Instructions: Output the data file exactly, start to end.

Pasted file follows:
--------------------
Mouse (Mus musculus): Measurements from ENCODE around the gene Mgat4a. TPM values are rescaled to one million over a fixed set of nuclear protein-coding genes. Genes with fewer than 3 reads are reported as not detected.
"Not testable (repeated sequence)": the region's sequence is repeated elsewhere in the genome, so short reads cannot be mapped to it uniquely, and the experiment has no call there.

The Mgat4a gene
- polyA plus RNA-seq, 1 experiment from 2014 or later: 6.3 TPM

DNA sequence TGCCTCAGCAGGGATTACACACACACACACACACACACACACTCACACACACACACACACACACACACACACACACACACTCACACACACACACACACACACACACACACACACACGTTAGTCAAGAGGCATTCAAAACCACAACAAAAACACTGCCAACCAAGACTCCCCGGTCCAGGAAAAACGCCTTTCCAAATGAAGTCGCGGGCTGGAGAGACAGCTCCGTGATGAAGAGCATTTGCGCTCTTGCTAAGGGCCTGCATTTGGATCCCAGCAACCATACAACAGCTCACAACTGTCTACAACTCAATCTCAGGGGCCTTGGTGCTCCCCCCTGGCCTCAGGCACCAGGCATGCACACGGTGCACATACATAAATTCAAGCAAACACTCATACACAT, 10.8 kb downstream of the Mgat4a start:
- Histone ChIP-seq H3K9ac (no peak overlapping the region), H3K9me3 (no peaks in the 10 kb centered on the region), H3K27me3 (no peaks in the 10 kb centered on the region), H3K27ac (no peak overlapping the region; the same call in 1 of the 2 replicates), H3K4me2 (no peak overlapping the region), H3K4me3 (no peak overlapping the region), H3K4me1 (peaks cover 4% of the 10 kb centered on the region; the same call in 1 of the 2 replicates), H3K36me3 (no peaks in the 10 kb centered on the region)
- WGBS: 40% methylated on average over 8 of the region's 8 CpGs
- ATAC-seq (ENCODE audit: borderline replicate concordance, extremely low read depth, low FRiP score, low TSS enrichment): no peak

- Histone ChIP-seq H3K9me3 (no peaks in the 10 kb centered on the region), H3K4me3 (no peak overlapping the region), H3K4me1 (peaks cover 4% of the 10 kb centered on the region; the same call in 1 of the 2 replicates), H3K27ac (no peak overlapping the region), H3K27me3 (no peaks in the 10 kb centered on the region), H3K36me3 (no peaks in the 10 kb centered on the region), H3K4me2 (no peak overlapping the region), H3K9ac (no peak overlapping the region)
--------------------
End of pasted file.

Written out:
Mouse (Mus musculus): Measurements from ENCODE around the gene Mgat4a. TPM values are rescaled to one million over a fixed set of nuclear protein-coding genes. Genes with fewer than 3 reads are reported as not detected.
"Not testable (repeated sequence)": the region's sequence is repeated elsewhere in the genome, so short reads cannot be mapped to it uniquely, and the experiment has no call there.

The Mgat4a gene
- polyA plus RNA-seq, 1 experiment from 2014 or later: 6.3 TPM

DNA sequence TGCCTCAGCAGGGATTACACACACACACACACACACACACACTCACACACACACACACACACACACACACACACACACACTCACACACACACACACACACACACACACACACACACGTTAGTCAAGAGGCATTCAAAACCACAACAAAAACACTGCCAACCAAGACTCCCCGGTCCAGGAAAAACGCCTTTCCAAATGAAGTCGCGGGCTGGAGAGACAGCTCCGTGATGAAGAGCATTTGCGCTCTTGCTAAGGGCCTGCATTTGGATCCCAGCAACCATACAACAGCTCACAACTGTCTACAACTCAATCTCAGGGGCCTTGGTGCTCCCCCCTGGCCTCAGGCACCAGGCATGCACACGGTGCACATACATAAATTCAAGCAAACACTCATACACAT, 10.8 kb downstream of the Mgat4a start:
- Histone ChIP-seq H3K9ac (no peak overlapping the region), H3K9me3 (no peaks in the 10 kb centered on the region), H3K27me3 (no peaks in the 10 kb centered on the region), H3K27ac (no peak overlapping the region; the same call in 1 of the 2 replicates), H3K4me2 (no peak overlapping the region), H3K4me3 (no peak overlapping the region), H3K4me1 (peaks cover 4% of the 10 kb centered on the region; the same call in 1 of the 2 replicates), H3K36me3 (no peaks in the 10 kb centered on the region)
- WGBS: 40% methylated on average over 8 of the region's 8 CpGs
- ATAC-seq (ENCODE audit: borderline replicate concordance, extremely low read depth, low FRiP score, low TSS enrichment): no peak

- Histone ChIP-seq H3K9me3 (no peaks in the 10 kb centered on the region), H3K4me3 (no peak overlapping the region), H3K4me1 (peaks cover 4% of the 10 kb centered on the region; the same call in 1 of the 2 replicates), H3K27ac (no peak overlapping the region), H3K27me3 (no peaks in the 10 kb centered on the region), H3K36me3 (no peaks in the 10 kb centered on the region), H3K4me2 (no peak overlapping the region), H3K9ac (no peak overlapping the region)